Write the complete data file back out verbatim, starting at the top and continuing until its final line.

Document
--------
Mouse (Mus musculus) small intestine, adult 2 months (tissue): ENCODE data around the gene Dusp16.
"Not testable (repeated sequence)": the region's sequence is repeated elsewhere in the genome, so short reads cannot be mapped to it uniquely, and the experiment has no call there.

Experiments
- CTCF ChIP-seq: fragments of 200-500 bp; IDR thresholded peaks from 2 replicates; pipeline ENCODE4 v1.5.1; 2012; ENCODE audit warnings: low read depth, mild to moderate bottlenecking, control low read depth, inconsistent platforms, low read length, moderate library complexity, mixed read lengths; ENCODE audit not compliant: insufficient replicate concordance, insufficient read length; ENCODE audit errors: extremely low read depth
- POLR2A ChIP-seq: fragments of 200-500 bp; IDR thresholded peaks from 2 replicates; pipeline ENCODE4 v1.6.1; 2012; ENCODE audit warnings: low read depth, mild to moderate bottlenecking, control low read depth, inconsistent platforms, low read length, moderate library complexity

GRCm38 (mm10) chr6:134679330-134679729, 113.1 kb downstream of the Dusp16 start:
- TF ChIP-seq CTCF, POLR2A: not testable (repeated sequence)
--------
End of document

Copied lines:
Mouse (Mus musculus) small intestine, adult 2 months (tissue): ENCODE data around the gene Dusp16.
"Not testable (repeated sequence)": the region's sequence is repeated elsewhere in the genome, so short reads cannot be mapped to it uniquely, and the experiment has no call there.

Experiments
- CTCF ChIP-seq: fragments of 200-500 bp; IDR thresholded peaks from 2 replicates; pipeline ENCODE4 v1.5.1; 2012; ENCODE audit warnings: low read depth, mild to moderate bottlenecking, control low read depth, inconsistent platforms, low read length, moderate library complexity, mixed read lengths; ENCODE audit not compliant: insufficient replicate concordance, insufficient read length; ENCODE audit errors: extremely low read depth
- POLR2A ChIP-seq: fragments of 200-500 bp; IDR thresholded peaks from 2 replicates; pipeline ENCODE4 v1.6.1; 2012; ENCODE audit warnings: low read depth, mild to moderate bottlenecking, control low read depth, inconsistent platforms, low read length, moderate library complexity

GRCm38 (mm10) chr6:134679330-134679729, 113.1 kb downstream of the Dusp16 start:
- TF ChIP-seq CTCF, POLR2A: not testable (repeated sequence)